Background: Prior research has examined the association between low-income status and maternal depression; however, important questions remain in terms of trends in the prevalence of major depressive episodes (MDE) and treatment seeking among mothers in the United States. The objective of the present study is to examine trends in MDE among low-income mothers and explore perceived barriers to mental health treatment seeking. Methods: Using data from the National Survey on Drug Use and Health (NSDUH; 2005–2015), we examined the prevalence of past-year MDE among mothers living in poverty (0–99% federal poverty line [FPL]; n = 23,264) and near-poverty (100–200% FPL; n = 21,655). Consistent with the Center for Disease Control and Prevention (CDC) guidelines, we conducted survey-adjusted logistic regression analyses to examine the significance of survey year in relation to MDE while controlling for key social demographic correlates. Results: The overall decreasing MDE trend was found only among mothers in near-poverty, not mothers in poverty. Only for mothers in poverty, financial (AOR = 0.70, 95% CI = 0.52–0.95) and information barriers (AOR = 0.53, 95% CI = 0.39–0.73) were associated with mental health service use. Limitations: Self-reports of depressive symptoms and service receipt may have led to over or underreporting due to recall or social desirability bias. Additionally, NSDUH data are cross-sectional and thereby limit our ability to make causal inferences. Conclusions: Greater attention should be paid to the prevention/treatment of depression among mothers in poverty. Efforts may include expanding financial assistance for mental health service use and educational campaigns to increase awareness of services available.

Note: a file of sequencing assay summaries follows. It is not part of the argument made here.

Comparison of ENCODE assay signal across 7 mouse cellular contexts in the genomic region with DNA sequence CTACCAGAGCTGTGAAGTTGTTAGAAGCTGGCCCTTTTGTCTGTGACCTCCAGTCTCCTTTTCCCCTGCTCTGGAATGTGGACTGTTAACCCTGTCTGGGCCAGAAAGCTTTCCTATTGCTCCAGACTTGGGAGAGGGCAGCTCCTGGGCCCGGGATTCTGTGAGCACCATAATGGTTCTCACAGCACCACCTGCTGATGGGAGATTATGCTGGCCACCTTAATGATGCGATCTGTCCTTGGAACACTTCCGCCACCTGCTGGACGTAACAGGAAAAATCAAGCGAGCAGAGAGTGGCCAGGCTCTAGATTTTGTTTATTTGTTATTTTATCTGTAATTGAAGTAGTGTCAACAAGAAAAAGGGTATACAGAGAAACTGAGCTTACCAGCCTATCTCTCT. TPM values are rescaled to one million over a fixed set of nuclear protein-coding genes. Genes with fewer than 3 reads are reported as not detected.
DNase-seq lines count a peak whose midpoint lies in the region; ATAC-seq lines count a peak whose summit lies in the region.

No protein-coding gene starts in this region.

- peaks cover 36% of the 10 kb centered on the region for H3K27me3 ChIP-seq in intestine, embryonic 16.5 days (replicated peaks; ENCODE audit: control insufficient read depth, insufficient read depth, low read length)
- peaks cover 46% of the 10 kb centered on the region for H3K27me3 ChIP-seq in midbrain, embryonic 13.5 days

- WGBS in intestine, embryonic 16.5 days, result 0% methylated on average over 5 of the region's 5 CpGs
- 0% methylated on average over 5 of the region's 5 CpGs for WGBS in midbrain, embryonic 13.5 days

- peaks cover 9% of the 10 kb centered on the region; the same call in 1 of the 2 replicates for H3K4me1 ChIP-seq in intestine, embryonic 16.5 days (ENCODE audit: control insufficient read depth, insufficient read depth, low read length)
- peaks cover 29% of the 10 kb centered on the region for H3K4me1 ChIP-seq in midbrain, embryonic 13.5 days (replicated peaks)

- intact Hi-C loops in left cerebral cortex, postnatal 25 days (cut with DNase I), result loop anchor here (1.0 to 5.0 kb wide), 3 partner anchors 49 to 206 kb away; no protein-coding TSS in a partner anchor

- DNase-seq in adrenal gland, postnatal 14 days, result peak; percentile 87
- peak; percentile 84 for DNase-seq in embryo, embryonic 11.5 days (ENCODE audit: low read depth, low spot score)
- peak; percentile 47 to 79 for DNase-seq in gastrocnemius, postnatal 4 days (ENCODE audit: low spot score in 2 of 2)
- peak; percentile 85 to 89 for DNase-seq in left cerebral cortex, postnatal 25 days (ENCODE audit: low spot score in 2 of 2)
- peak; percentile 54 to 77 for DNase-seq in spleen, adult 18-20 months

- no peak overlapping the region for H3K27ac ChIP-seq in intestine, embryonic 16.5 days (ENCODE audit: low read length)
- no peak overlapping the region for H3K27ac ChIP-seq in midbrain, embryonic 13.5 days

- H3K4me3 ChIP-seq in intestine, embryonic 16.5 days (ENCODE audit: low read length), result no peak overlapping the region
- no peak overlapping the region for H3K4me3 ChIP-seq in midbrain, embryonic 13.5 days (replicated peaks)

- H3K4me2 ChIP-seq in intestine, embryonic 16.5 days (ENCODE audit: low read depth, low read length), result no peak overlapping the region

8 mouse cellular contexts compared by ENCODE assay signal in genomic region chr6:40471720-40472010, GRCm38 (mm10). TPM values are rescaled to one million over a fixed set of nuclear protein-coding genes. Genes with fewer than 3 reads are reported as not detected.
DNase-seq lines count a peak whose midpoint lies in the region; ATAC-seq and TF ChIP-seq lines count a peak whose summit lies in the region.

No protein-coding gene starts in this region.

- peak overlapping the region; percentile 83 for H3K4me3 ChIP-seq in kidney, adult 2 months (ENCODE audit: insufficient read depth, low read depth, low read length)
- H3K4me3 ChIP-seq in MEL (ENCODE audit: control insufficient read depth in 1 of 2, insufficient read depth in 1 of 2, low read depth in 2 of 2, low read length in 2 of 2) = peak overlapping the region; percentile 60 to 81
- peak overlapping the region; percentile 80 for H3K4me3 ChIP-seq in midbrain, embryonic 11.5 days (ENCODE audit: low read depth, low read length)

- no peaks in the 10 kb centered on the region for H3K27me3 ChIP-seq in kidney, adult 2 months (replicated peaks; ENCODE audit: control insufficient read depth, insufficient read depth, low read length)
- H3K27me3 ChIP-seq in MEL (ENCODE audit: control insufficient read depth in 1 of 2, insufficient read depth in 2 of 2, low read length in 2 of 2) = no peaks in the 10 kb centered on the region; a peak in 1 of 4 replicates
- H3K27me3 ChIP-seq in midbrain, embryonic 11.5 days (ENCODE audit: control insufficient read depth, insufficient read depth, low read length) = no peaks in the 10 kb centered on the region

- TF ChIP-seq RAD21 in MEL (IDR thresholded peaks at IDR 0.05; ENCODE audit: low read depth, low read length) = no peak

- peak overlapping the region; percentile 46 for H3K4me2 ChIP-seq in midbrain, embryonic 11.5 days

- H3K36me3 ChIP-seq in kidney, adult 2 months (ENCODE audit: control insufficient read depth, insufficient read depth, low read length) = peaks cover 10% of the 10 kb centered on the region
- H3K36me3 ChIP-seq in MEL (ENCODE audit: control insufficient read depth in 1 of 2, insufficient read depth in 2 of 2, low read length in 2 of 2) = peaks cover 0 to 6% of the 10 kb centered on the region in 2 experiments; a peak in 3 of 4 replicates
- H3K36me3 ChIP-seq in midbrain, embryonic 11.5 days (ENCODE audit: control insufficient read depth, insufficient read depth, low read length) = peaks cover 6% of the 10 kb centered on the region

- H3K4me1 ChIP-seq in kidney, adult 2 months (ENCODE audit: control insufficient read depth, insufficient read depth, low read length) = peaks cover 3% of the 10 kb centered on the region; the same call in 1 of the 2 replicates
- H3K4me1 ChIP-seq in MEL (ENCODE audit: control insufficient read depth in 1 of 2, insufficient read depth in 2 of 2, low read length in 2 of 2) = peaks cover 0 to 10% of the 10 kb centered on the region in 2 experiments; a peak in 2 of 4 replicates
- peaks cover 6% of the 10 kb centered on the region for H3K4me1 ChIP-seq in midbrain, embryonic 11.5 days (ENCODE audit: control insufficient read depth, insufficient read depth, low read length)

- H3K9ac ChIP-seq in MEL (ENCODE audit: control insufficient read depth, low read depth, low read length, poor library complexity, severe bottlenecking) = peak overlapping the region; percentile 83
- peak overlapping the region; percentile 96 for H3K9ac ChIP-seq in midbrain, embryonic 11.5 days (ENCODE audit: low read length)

All Science Journal Classification (ASJC) codes
- Clinical Psychology
- Psychiatry and Mental health